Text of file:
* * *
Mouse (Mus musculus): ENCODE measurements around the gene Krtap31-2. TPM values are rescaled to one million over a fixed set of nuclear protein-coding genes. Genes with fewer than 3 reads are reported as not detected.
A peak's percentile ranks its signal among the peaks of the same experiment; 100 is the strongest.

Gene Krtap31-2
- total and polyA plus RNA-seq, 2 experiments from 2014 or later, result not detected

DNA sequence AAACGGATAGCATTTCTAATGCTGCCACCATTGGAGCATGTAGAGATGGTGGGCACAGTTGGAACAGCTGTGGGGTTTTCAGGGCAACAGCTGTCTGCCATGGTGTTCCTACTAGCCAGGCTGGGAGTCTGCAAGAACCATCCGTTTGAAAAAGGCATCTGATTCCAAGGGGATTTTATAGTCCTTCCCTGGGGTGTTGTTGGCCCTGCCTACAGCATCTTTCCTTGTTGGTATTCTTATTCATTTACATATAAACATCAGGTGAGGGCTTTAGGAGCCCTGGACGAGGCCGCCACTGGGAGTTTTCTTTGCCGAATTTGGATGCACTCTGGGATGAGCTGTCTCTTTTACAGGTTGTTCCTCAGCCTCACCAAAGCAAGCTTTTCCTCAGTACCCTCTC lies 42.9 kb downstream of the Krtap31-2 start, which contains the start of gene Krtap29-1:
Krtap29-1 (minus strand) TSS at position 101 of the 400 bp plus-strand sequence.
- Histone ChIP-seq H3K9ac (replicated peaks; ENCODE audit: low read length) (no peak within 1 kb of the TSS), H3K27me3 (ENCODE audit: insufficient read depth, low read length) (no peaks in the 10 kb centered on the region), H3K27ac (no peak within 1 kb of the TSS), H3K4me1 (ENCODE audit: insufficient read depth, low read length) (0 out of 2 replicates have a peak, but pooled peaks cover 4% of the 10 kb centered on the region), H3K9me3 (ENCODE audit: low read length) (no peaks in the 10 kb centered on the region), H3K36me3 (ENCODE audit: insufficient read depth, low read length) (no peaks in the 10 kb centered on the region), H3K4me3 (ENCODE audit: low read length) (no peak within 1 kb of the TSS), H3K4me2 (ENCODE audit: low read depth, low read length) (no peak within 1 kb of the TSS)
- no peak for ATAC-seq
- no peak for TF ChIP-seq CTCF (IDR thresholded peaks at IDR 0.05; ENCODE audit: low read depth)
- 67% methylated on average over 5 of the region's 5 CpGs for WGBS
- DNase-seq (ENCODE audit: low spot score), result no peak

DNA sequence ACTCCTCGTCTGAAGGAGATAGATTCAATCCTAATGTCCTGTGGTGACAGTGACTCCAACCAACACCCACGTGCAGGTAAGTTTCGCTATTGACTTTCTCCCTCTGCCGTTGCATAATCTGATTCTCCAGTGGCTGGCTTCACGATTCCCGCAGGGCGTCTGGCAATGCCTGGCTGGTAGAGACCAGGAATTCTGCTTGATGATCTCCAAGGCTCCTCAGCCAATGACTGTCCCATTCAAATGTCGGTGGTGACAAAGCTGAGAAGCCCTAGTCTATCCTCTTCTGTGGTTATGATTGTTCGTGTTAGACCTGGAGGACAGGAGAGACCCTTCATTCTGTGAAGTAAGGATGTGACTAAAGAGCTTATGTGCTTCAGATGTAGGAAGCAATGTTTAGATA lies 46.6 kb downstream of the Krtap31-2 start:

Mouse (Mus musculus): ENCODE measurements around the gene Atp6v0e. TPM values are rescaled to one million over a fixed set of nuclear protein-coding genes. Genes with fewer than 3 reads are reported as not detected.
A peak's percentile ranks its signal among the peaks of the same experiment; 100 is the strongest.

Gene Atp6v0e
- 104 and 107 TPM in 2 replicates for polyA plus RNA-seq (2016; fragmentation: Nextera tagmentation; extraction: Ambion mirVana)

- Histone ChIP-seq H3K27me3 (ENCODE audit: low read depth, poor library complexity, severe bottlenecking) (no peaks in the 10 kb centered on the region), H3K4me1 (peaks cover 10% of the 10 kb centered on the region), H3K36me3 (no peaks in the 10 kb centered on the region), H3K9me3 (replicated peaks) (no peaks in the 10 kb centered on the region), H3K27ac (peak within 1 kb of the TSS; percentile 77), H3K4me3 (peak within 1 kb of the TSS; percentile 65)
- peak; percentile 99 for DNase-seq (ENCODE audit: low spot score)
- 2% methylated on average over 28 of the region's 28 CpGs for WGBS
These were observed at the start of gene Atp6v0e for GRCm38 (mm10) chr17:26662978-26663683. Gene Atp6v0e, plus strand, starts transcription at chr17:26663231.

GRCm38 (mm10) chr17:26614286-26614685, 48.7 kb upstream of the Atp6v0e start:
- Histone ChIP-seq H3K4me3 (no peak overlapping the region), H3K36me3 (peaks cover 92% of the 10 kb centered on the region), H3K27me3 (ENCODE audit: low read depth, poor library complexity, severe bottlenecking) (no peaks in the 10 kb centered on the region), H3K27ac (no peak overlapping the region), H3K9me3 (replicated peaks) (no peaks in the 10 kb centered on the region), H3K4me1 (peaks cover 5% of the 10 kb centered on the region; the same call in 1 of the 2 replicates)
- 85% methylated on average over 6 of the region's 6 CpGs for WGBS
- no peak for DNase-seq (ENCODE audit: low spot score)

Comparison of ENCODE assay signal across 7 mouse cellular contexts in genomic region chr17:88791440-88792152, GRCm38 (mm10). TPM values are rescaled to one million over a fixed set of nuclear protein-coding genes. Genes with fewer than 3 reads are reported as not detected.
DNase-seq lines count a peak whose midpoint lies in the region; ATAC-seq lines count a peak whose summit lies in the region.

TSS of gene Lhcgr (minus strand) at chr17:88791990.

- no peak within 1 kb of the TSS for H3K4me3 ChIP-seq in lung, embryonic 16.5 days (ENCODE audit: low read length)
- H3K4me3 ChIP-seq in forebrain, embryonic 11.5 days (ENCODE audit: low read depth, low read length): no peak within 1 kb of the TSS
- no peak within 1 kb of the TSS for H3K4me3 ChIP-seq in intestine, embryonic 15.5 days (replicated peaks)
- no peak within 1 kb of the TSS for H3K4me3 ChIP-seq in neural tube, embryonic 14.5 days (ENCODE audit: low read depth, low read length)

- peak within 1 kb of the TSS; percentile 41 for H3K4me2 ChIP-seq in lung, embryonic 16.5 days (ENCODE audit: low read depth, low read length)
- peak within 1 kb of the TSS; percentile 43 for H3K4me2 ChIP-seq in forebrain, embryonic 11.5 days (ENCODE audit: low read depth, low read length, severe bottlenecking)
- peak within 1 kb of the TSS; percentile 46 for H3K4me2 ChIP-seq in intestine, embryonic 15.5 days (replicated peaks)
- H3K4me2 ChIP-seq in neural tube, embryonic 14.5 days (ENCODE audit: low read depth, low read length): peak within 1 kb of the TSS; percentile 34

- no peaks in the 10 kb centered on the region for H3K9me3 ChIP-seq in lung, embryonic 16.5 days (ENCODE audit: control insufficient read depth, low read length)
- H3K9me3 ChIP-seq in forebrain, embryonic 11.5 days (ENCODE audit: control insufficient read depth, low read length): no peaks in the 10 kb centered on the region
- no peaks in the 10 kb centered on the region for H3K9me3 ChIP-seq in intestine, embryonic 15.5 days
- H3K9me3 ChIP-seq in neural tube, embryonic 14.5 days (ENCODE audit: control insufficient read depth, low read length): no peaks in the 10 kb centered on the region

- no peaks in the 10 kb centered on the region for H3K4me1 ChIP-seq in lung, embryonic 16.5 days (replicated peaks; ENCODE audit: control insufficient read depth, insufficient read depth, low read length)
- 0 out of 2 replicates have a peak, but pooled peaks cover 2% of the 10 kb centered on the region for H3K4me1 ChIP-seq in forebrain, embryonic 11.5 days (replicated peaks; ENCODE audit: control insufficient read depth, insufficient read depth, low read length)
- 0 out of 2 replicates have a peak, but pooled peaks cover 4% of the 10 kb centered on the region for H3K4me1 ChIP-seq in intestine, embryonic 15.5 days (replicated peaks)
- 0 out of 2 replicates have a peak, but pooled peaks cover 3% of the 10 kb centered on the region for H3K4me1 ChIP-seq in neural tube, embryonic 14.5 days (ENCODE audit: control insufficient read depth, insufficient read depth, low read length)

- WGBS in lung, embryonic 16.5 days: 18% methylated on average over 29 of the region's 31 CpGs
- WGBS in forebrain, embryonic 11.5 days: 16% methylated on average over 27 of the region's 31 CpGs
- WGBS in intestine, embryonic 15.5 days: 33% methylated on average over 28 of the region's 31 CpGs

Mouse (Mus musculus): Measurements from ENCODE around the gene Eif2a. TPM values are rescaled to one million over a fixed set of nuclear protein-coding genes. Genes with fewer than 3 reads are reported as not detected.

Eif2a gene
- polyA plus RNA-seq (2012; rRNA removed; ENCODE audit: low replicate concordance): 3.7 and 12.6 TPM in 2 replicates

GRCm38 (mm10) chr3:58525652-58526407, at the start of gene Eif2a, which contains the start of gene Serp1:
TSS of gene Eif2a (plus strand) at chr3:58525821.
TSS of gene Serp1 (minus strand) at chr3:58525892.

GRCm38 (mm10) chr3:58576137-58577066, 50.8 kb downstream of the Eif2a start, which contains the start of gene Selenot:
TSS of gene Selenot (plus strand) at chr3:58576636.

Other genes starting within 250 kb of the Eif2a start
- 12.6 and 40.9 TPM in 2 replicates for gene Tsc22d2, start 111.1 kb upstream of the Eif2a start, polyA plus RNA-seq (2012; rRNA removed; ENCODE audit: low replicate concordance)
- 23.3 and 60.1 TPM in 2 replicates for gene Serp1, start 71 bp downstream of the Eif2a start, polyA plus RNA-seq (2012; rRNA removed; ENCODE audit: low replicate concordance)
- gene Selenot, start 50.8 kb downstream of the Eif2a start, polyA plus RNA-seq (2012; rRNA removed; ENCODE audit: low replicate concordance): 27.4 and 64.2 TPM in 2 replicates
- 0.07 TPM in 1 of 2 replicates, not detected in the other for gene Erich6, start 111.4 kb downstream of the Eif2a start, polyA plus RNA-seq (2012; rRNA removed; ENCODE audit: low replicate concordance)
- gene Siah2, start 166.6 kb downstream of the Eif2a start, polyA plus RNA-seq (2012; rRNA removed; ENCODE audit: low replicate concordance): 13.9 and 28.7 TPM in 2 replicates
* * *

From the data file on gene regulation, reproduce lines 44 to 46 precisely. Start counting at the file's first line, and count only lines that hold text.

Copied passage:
- WGBS in lung, embryonic 16.5 days: 18% methylated on average over 29 of the region's 31 CpGs
- WGBS in forebrain, embryonic 11.5 days: 16% methylated on average over 27 of the region's 31 CpGs
- WGBS in intestine, embryonic 15.5 days: 33% methylated on average over 28 of the region's 31 CpGs